Elizabeth Van Lew created a spy ring that helped the Union win the Civil War.
Sophie Scholl formed a non-violent resistance group to oppose the Nazis.
Vera Atkins spearheaded one of the first sections of the British Special Operations Executive that sent female agents into occupied France during World War II.
But no one knows their names. No one tells their stories. Like so many other influential women in history, their lives and contributions have been pushed to the wayside for the sake of telling the same masculine, white narrative we are taught from grade school, through high school and into college. With this narrative fed to us from youth, we’ve become accustomed to believing this is the only true tale of the past, the only version that exists and the only version that matters.
The continued emphasis on and teaching of this narrative only perpetuates the cycle. As a society, we have become desensitized to the effects of only teaching this narrow version of history. Author and feminist Chimamanda Ngozi Adichie beautifully summarizes some of these teachings and effects in Beyonce’s song ‘Flawless’. As she puts it, “We teach girls to shrink themselves, to make themselves smaller. We say to girls, you can have ambition, but not too much. You should aim to be successful, but not too successful. Otherwise, you would threaten the man.” The mixed messages of this narrative are enough to confuse anyone. Because of them, there are so many young women not daring to dream big because they are taught they will never measure up to the knowledge, skill and strength of men. So many others not reaching their full potential because they conform to the conventions of society. And still, so many others feeling stuck in an endless tug of war between what they want and what is expected of them.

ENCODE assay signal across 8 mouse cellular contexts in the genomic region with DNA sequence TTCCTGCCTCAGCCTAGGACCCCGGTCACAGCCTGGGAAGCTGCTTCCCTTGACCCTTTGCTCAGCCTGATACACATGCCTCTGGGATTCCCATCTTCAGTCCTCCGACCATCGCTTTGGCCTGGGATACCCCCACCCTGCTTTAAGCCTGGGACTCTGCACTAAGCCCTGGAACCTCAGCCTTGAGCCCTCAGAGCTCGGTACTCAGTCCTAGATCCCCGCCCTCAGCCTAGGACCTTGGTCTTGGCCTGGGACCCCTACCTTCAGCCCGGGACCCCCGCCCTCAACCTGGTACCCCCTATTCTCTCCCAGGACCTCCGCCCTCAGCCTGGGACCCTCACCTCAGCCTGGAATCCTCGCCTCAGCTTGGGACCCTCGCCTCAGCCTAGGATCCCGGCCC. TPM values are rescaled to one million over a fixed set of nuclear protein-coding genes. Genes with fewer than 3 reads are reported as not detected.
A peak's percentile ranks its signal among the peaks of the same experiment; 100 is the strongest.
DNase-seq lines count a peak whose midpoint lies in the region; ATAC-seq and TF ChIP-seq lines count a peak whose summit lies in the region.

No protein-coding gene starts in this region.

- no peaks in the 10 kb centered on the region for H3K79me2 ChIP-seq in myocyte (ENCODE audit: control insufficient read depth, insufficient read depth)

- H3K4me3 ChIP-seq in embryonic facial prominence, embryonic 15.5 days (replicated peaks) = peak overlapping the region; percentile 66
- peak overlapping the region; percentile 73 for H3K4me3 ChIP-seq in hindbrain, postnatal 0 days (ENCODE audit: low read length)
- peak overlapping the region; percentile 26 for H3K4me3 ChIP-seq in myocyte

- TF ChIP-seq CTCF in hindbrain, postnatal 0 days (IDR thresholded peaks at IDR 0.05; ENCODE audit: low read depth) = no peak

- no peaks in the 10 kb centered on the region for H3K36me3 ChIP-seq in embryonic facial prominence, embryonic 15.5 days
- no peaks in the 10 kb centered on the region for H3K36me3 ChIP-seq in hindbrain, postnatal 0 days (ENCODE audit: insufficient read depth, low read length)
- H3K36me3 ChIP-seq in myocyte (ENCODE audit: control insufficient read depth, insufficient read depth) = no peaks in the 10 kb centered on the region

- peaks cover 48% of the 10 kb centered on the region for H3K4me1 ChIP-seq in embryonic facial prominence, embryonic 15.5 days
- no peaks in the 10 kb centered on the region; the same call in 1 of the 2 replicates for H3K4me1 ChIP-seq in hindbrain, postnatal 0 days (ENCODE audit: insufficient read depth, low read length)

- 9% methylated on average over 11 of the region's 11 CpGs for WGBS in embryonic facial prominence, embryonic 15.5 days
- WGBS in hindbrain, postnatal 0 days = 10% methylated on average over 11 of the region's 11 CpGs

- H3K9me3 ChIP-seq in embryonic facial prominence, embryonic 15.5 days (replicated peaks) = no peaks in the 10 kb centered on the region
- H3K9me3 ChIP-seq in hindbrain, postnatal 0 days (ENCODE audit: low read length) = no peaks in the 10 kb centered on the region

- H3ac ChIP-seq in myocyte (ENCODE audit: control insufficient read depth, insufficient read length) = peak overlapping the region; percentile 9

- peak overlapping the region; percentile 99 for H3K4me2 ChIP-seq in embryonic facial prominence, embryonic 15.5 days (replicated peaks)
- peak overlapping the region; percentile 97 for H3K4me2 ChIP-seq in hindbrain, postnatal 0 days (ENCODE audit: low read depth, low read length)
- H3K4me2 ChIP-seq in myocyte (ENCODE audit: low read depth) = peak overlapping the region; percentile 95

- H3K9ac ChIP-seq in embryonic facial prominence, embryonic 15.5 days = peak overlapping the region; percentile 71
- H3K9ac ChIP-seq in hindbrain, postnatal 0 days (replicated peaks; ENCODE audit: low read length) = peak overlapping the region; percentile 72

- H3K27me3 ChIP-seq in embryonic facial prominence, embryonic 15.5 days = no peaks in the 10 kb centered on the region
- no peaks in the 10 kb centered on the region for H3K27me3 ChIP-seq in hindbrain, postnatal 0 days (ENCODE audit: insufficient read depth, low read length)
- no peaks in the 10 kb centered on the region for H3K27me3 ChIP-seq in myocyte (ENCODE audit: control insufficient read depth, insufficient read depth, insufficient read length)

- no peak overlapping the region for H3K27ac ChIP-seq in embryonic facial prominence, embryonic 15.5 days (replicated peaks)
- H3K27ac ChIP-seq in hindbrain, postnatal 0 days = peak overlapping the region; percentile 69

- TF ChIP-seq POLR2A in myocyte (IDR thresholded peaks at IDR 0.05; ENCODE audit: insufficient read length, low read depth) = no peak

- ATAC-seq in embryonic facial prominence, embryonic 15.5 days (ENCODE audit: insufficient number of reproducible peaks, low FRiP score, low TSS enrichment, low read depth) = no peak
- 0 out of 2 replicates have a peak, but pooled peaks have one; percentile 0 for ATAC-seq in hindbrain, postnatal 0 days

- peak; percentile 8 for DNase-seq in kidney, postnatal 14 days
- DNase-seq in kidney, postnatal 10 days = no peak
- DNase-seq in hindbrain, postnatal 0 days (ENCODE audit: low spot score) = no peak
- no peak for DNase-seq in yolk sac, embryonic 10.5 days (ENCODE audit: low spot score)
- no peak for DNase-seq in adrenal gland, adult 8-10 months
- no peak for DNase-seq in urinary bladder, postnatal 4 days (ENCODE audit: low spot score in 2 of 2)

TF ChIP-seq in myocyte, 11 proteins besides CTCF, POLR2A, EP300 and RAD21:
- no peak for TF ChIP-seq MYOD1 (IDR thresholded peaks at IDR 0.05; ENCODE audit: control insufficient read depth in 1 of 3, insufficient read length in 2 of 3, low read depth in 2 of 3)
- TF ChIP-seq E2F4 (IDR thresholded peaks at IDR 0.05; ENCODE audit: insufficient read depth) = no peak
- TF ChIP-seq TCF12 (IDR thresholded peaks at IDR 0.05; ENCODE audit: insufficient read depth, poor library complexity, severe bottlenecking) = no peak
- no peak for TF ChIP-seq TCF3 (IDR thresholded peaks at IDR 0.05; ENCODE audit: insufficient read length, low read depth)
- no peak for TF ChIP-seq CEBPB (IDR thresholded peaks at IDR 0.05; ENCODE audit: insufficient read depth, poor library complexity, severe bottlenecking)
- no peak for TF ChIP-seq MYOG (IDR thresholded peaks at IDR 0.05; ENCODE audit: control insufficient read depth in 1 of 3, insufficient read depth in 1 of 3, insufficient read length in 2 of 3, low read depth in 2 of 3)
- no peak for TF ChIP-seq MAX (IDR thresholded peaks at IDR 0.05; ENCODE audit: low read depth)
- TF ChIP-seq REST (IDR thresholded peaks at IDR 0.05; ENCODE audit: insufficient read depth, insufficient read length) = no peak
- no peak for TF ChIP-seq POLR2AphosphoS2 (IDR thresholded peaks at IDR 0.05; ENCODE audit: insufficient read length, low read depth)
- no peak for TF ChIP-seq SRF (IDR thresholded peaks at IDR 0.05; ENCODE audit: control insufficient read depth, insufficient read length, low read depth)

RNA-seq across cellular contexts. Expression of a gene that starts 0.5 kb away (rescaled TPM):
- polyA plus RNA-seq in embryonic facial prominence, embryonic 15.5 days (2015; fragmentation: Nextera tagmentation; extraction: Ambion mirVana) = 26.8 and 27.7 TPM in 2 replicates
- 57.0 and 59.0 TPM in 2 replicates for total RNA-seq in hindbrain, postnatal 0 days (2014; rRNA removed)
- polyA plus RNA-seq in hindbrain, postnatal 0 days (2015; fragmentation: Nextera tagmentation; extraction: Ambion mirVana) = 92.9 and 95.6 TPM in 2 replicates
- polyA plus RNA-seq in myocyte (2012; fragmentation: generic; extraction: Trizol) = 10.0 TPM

As a student of history, I am constantly drawn to the past. But as a woman, the past has told me my story isn’t one worth telling. Unless I do something drastic or noteworthy, I’m not significant enough to make a footnote in the grand narrative written by men. As the saying goes, “well-behaved women seldom make history.”
I’ve struggled with what this means for me, especially when that very notion is re-enforced every time I open a history book written by a man about a man or attend a conference dominated by male speakers and attendees. How do I fit into this academic world of history and the world I live in as a woman? How do I change the narrative so the stories and voices of women in the past and today are heard and acknowledged?
My own wrestle with these questions and others like them led me to one simple conclusion: if I want to see a change, I need to start a change. I need to bring the stories of women to light and create a dialogue on the subject. The beautiful thing about real change is that it doesn’t all start at once. It’s a butterfly effect. A ripple effect. I don’t have to uproot the whole system overnight. All I need to do is drop a pebble in the water and get them talking. The same goes for you, reader.
I realize this is a work of fiction and I have taken liberties with some of the historic content for the sake of the story I wish to tell. But it is my belief that sometimes fiction speaks more truth to us than anything else can. If we let it. It is my hope that as you enter into the world of the Red Rose Society, that you wrestle alongside Adelaide with truth and convention. May you, like Adelaide and the others, have the courage to ask questions, the determination to seek answers and the boldness to test convention. And when you close the pages of this book, may you follow the example of the women in this novel and the past who found the strength to throw a pebble into the water of their passion and spark a change.
So here it is. Here’s my pebble. Let’s see how far the ripple can reach.
To pre-order Emily VanderBent’s novel, click here.